Harvey: There are a bunch of good guys now, and next year there will be even more. Era’s past you also had several good guys, and not just one who was better than everyone else. I mean now, who would you put your five euro on to win it. There are a number of riders capable of winning. The television coverage from Youthstream now is brilliant, and you hear from industry people in America now commenting on how the MXGP series is shown and how good it is and how much they enjoy watching it. Also manufacturers have stepped up to the plate and it’s what FIM wanted, a global series. FIM have said it for ages and now YS want it also. Obviously from europe the European manufacturers are investing more, and the Japans are also getting involved more. You see a lot more Japanese engineers over for the races.

MXLarge: I remember in the 1970’s or 80s in Australia we were really into the AMA series, because it was more known to us. With internet it seems to have opened up the Grand Prix series more, with those really cool video’s Youthstream are doing. I don’t know how it was in Europe back then, but it seems like it’s pretty level with interest. I mean America is a bigger market, so a bigger audience, but you have a lot of American companies involved in your team, with FOX and FMF and others. Have you noticed a bigger interest from the American industry now?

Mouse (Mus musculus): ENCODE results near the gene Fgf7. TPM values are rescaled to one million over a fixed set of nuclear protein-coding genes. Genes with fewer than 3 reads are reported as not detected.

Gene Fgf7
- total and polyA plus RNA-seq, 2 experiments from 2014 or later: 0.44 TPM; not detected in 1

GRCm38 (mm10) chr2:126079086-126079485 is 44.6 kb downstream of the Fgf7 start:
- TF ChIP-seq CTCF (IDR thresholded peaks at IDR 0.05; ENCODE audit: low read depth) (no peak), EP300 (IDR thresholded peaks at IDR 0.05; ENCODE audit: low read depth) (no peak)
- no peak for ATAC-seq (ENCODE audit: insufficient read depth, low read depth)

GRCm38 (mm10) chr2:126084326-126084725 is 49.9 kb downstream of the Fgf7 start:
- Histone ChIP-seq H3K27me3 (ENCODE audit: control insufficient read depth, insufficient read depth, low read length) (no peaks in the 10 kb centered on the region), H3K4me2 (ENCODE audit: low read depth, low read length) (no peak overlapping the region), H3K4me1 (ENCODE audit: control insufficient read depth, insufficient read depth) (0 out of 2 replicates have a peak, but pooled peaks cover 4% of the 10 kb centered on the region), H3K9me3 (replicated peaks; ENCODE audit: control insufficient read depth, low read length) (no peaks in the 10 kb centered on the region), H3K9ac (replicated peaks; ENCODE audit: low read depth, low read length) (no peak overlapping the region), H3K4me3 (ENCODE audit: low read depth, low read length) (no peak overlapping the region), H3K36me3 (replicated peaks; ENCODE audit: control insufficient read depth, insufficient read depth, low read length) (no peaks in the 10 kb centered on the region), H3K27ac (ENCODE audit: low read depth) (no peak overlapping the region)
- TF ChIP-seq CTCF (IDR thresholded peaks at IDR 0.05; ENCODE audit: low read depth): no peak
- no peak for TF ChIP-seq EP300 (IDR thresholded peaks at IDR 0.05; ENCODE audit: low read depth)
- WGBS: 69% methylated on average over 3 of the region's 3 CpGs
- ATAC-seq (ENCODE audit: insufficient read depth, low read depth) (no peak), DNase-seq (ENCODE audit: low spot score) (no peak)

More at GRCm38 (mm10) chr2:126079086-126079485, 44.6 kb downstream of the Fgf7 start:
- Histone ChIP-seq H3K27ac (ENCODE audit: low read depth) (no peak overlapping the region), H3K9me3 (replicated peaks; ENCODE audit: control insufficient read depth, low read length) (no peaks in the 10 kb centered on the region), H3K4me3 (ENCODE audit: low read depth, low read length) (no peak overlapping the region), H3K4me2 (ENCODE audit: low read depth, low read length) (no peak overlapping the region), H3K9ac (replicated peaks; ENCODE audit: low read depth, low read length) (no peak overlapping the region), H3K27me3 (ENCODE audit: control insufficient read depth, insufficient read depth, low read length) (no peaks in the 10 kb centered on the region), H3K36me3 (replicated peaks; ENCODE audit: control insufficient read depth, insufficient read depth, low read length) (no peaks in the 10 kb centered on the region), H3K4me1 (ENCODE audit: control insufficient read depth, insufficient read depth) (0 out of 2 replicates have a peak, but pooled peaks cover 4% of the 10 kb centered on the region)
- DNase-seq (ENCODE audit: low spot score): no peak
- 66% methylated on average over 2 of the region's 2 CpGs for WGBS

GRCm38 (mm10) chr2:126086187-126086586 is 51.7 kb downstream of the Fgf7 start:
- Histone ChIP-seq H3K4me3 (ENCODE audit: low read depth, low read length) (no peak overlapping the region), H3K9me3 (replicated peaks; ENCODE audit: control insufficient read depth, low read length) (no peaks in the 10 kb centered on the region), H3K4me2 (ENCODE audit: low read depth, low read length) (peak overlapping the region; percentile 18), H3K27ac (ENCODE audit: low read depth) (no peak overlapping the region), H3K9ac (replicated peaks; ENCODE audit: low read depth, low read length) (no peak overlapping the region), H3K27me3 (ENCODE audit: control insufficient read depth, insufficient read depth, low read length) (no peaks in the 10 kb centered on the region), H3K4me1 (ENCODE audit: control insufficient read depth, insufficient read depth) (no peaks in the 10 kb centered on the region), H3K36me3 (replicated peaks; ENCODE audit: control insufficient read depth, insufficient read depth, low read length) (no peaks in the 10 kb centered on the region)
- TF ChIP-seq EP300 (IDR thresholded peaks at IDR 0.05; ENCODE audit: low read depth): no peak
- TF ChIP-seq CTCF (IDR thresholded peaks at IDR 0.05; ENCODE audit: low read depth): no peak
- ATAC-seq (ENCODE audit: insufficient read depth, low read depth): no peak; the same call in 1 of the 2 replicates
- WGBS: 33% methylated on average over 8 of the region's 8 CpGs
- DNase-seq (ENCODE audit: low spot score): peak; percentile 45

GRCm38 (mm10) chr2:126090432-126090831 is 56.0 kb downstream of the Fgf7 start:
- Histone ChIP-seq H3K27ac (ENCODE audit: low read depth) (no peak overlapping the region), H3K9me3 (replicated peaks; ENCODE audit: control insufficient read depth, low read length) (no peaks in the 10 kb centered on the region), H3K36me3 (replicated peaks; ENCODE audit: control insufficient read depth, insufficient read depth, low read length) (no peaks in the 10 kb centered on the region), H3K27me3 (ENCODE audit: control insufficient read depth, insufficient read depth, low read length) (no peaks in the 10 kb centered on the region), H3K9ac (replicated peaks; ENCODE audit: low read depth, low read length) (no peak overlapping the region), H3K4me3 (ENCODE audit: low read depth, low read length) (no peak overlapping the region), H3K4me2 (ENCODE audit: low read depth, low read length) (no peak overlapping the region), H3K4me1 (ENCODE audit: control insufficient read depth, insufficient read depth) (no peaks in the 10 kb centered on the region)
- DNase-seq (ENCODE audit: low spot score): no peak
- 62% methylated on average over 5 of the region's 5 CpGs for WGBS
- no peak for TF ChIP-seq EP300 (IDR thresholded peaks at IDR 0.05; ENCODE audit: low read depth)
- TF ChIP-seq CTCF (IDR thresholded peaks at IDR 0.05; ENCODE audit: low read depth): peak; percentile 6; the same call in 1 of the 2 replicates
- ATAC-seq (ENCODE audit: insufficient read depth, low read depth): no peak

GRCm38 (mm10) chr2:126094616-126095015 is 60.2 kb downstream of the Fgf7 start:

Harvey: They do put a lot of emphasis on MXGP now and they can see the benefit from it. Not only the coverage. I mean the interest from America has just grown and grown. You have supercross in America, which is what a lot of people watch, maybe less watch the outdoors, but we have that calibre of riders and the American people now know how good this series is. Look at the Motocross of Nations, the Americans are always there, but not pulling it off anymore.

MXlarge: Herlings vs Gajser battle. I have a poll on mxlarge and like 2000 people have voted and around 44% think Gajser will win it, and 43% are going with Herlings, while the other riders in the poll have just 13% of the votes between them. If I talk to riders or team managers, they all feel Herlings is special, but he makes mistakes. Is that what is going to make it interesting, if he can dominate, or will he make mistakes?

Harvey: I don’t think anyone will dominate. If I am honest, I think we will see different winners. I know working with Tim, I have seen consistently and maturity coming into his riding, but you can also see that with Jeffrey. They both makes little mistakes here and there. Romain, having won it and not won it, he will come back stronger I think. Clement Desalle, he can come in there, Tixier we saw him win a world championship, but not perform on the big bike. I think we will see a few guys potentially win.